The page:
“I want the same rights and the same privileges that I have now for them and their kids,” he says. “That’s why we must hold on.”
By 7 a.m., the crowd has swelled to a few dozen people. Young girls and elderly women in calico camp dresses dance in a semicircle around Angel as she shuffles her feet to the drumbeat--left-right, left-right, left-right--the bells on her cane jingling with each movement.
Angel stares into the strengthening sun, unsmiling and concentrating.
Until her costume is removed Monday morning, Angel must abide by certain rituals. She must not shower, because it might wash away the power of Changing Woman. She may drink only through a reed tube, or it is said she will grow a mustache. And she must use a stick to scratch herself, or she might develop sores.
But the true test of strength and will is the dance itself. As 32 songs are chanted and drummed, Angel reenacts the creation cycle and becomes Changing Woman.
“It’s a very moving ceremony for a young Apache girl, because they say after this, you grow up,” Angel explains. “You don’t become a little girl again. You have to be more responsible and mature.”
She pauses as her own words sink in, then offers: “It’s really hard when you think about it.”
“Angel, come on!” a woman shouts from the audience.
It’s 8 a.m., and Angel has dropped to her knees atop a buckskin and a pile of blankets. She sways back and forth with her arms stretched toward the sky. Her hair clings to her wet neck and beads of sweat dot her forehead as she grimaces in exhaustion. Her mother wonders if she can do it.
The sun is burning strong now, scalding the skin. Women pull their hair back and fan themselves. Angel falls onto her stomach, head held up toward the sun as her godmother massages her limbs for renewed strength. In minutes, she’s back on her feet.
“Dance, Angel. Dance!” a spectator demands. She complies, bobbing left-right, left-right, left-right.
By 9 a.m., there are at least 100 people in the audience--women with babies, men smoking cigarettes, teenagers and old women selling sodas and breakfast burritos from coolers.
Angel’s cane is set in the ground, and she runs around it four times--each representing a stage in her life. The cane is moved again, first to the east, then south, then west and north. She circles it again, as some spectators run behind her, in a show of strength against the fatigue of life.
She resumes dancing as the medicine man empties a basket of candy over her head. The audience closes in to scoop up the goodies, which absorb the power of Changing Woman. Another basket, filled with coins and cash, is dumped over her, and the crowd scurries for more.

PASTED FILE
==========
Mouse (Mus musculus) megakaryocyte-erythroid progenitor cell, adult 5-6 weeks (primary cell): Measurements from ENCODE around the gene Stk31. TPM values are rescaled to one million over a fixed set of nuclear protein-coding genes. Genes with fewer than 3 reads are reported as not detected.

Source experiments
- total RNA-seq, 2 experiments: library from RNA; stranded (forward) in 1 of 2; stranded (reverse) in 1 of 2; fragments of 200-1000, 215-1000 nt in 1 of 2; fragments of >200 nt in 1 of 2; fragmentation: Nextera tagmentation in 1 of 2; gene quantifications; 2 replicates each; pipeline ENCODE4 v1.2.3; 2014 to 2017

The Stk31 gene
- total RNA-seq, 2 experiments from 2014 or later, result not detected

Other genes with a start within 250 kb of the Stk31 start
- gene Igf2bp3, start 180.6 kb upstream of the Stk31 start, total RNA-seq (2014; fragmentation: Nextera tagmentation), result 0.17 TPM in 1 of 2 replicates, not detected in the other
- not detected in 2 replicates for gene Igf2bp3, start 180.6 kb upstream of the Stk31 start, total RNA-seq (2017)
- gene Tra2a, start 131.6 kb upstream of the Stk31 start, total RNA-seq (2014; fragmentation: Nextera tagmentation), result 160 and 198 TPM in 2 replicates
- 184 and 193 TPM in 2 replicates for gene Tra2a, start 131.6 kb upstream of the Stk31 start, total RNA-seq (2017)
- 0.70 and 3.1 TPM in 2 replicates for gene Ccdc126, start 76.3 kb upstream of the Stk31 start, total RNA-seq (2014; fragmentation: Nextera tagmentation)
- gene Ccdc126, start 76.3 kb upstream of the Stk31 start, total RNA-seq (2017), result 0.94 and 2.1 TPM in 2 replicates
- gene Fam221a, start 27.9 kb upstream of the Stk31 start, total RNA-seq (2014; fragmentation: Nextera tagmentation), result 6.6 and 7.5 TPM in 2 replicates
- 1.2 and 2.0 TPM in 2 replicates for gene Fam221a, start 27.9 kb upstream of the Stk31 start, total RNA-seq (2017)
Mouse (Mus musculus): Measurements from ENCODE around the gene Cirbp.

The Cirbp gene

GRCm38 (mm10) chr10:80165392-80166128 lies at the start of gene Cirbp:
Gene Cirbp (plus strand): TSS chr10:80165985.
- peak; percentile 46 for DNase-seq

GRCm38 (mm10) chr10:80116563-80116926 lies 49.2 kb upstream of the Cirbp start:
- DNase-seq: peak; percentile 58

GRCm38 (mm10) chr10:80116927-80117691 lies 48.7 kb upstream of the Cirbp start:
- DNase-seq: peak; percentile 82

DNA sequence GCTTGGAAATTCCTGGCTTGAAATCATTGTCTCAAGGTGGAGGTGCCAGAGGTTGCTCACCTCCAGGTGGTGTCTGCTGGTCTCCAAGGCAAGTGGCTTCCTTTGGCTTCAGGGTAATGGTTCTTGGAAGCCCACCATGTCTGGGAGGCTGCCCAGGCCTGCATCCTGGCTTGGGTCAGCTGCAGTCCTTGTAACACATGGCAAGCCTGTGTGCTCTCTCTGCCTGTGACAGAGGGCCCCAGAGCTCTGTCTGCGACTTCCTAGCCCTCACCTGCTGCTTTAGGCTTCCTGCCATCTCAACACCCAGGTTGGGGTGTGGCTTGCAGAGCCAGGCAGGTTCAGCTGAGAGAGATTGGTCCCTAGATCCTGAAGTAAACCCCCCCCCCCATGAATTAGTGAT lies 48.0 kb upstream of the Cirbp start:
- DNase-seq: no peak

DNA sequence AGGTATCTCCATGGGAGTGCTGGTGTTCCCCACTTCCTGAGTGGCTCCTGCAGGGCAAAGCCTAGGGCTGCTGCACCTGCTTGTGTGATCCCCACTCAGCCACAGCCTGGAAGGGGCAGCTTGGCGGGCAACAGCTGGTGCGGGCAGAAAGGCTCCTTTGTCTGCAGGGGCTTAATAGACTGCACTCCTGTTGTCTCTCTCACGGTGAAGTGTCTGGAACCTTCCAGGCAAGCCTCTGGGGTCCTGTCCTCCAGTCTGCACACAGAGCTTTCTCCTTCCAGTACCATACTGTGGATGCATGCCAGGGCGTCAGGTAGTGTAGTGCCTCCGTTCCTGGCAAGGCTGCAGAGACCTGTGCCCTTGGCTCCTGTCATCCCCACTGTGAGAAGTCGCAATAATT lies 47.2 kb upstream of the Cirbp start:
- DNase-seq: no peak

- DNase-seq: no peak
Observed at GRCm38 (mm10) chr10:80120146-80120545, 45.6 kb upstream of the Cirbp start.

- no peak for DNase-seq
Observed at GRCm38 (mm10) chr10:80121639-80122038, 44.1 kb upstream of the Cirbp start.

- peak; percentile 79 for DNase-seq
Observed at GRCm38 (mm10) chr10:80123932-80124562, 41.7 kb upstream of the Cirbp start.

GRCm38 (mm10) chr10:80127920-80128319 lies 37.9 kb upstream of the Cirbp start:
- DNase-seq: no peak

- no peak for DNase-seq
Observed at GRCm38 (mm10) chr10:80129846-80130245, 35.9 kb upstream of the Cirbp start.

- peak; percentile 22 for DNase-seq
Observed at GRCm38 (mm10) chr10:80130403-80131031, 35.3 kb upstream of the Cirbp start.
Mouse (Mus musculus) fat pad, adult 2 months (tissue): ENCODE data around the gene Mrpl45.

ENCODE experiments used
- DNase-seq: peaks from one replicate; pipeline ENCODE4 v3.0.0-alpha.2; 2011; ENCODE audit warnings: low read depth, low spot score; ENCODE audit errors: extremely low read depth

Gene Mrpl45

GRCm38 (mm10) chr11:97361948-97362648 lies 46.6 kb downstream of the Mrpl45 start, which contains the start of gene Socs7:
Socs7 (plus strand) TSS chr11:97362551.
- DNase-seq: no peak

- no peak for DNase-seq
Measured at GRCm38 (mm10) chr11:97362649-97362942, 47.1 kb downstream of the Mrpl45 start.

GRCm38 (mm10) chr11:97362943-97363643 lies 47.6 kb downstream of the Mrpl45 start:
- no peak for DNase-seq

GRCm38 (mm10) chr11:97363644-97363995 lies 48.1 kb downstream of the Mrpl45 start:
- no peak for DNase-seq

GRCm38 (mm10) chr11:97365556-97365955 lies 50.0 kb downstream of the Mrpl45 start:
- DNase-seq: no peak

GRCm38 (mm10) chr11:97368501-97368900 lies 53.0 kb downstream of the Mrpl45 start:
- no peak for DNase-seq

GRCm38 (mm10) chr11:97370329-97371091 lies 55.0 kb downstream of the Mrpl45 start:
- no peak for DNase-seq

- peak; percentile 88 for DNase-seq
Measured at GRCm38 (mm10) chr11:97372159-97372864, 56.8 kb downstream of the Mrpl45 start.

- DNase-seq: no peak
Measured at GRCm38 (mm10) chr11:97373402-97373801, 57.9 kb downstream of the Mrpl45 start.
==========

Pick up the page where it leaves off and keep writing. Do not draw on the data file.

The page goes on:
Angel dances on as the medicine man blesses her, dusting her head, heart and both shoulders with yellow pollen. One by one, the men in the audience do the same, followed by the women.
Her cheeks and hair caked with yellow dust, Angel places her hands on the back of a woman who recently gave birth. She is said to have healing powers now, and several seek her help.
When the blessings are done, the audience links arms. Someone whispers that it is the final song--at last! Arms entwined, men, women, girls and boys dance toward Angel as she continues her shuffling.
The song picks up pace, the drums and chants growing louder, as Angel bends down and grabs the buckskin and blankets. She tosses them into the crowd, to the east, south, west and north.
With cheers and applause, the dance is done. The crowd lines up to shake her hand or offer a hug of congratulations. And finally, Angel smiles.
Angel is back in the field at dawn the next day. As a crowd gathers once more, her godfather paints her with yellow powder and water, to symbolize the final metamorphosis from childhood to adulthood, from Changing Woman to Angel, the new woman.
“I feel different,” Angel said after her dance that Saturday, her face and hair still dusted with pollen. “It really does change you.”
For those who lament the loss of tradition among Native Americans, one need only see the transformation of Angel Griggs to know the culture survives.
“I’m glad it’s being carried down from one generation to another, because most tribes lost their language and their culture and their tradition, and this tribe hasn’t yet,” says Angel, who hopes one day to hold a Sunrise Dance for her own daughter.
In this community, among these people and their children and grandchildren, the spirit of the past lives on in the future--in the little boy in a cowboy hat beating a drum with all his might; in the girls wearing camp dresses and dancing alongside their mothers; in the admiring glances of Angel’s friends and the wide-eyed stares of toddlers who dream of their own dances one day.
In them, the traditions survive.